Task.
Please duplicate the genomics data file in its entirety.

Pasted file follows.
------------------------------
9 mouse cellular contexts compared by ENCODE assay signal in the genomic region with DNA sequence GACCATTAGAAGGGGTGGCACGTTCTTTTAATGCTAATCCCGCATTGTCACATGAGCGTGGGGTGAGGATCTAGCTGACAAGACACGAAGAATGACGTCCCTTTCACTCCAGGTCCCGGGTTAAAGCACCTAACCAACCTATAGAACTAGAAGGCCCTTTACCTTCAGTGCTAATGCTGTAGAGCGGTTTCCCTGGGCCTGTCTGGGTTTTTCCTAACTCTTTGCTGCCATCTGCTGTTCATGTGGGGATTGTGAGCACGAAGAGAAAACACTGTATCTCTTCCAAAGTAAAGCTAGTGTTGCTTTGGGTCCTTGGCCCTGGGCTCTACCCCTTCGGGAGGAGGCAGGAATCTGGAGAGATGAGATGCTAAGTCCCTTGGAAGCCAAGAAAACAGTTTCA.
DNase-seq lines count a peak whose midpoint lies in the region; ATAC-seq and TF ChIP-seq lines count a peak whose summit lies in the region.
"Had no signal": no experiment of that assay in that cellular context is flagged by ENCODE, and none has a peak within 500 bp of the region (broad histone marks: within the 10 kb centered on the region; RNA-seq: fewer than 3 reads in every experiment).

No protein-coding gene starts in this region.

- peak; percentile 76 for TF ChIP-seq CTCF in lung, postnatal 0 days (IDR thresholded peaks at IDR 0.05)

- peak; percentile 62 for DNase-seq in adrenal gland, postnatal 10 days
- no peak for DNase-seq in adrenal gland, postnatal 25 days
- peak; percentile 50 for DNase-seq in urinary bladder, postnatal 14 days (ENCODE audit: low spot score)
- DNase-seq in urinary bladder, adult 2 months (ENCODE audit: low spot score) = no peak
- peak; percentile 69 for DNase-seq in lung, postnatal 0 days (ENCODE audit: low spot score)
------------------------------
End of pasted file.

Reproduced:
9 mouse cellular contexts compared by ENCODE assay signal in the genomic region with DNA sequence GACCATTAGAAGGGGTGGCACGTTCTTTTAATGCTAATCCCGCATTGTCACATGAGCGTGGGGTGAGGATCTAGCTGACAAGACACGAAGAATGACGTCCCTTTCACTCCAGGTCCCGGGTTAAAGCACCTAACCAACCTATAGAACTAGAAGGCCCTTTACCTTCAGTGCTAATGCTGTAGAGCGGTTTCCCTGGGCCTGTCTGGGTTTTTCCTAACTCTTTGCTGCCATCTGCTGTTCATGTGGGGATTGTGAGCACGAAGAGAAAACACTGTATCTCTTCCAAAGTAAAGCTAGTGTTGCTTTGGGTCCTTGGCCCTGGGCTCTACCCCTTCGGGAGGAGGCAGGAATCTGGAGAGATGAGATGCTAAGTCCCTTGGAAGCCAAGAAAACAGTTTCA.
DNase-seq lines count a peak whose midpoint lies in the region; ATAC-seq and TF ChIP-seq lines count a peak whose summit lies in the region.
"Had no signal": no experiment of that assay in that cellular context is flagged by ENCODE, and none has a peak within 500 bp of the region (broad histone marks: within the 10 kb centered on the region; RNA-seq: fewer than 3 reads in every experiment).

No protein-coding gene starts in this region.

- peak; percentile 76 for TF ChIP-seq CTCF in lung, postnatal 0 days (IDR thresholded peaks at IDR 0.05)

- peak; percentile 62 for DNase-seq in adrenal gland, postnatal 10 days
- no peak for DNase-seq in adrenal gland, postnatal 25 days
- peak; percentile 50 for DNase-seq in urinary bladder, postnatal 14 days (ENCODE audit: low spot score)
- DNase-seq in urinary bladder, adult 2 months (ENCODE audit: low spot score) = no peak
- peak; percentile 69 for DNase-seq in lung, postnatal 0 days (ENCODE audit: low spot score)